Defined not as a jew but as an individual of "mixed Jewish blood" was (1) any person who descended from two Jewish grandparents (half-Jewish), but who (a) did not adhere (or adhered no longer) to the Jewish religion on September 15, 1935, and who did not marry such a person at any subsequent time (such half-Jews were called Mischlinge of the first degree), and (2) any person descended from one Jewish grandparent (Mischling of the second degree). The designations "Mischling of the first degree" and "Mischling of the second degree" were not contained in the decree of November 14, 1935, but were added in a later ruling by the Interior Ministry." (6)

With this definition the Nazis were able to differentiate between Jews ("Volljuden") and those from mixed-marriages, who were not usually singled out for extermination. (7) Although practical problems of definition continued to exist for the Nazis, Himmler rejected a more exact definition in July 1942: "I ask that no decree concerning the term 'Jew' be announced. With all these foolish regulations we are doing nothing more than binding our own hands." (8) Even though all those excluded from society, by the Nuremberg racial laws are registered as "Holocaust victims," a problem of registration still exists for those imprisoned or sent to concentration camps chiefly for their political activity, but who were also categorized as Jews by the Nuremberg laws. This applies to a group of some 1,500 people who, according to a calculation by Jonny Moser, were murdered in concentration camps. (9) However, it is impossible to know whether they were murdered as "political enemies" or as Jews.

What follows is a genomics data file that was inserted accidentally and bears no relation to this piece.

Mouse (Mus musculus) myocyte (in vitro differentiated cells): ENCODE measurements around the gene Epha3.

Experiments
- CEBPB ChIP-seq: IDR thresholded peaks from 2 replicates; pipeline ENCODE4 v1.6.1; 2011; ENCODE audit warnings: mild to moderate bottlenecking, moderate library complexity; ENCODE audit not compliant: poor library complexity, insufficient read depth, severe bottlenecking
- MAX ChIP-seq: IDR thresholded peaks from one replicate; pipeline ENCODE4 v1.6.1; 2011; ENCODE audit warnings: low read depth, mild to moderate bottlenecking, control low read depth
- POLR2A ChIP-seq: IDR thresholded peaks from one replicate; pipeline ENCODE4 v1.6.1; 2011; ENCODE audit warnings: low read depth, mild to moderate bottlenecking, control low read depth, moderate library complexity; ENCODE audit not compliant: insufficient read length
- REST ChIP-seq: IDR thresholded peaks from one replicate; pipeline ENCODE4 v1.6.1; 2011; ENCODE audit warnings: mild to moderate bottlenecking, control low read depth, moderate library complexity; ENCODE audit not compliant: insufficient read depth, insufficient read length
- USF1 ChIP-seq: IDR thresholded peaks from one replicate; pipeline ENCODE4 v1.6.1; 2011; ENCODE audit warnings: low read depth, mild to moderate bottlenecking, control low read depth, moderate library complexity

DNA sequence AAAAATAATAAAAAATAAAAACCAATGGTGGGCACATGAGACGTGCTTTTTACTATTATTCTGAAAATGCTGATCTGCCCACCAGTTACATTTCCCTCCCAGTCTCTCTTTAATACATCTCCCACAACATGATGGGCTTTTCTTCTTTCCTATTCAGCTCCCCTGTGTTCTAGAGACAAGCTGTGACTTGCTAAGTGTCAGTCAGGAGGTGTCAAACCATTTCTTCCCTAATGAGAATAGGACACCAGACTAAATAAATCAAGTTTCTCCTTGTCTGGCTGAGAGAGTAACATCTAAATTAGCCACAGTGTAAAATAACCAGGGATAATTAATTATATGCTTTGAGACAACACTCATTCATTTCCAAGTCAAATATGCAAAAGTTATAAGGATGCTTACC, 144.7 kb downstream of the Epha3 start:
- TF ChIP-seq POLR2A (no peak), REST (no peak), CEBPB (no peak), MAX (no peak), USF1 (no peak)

It seems justified, therefore, to count these individuals as "Holocaust victims" as well. It can be argued that victims of Nazism likewise include all Jews who were deported and murdered, who lost their lives in accidents in Austria or while trying to escape, as a result of panic, privations, insufficient medical care, and the like. This argumentation, however, fails to acknowledge the qualitative differences among these fates. A distinction should be made between those who died in relative "freedom" (e.g. an accident) and those who suffered a radically different fate as a prisoner in one of the infamous "Judenlager," where the mortallity rates were often higher than in the concentration camps. The project should consequently be limited to the registration of those people who were in some fashion victims of violence.


The second reason for limiting the project is a practical one. To undertake a research project that encompasses all the Jews living in Austria until 1938 would involve high expenses.


Still unsettled - also with regard to available documentation - is the question whether former camp inmates who died following liberation can and should be registered by name.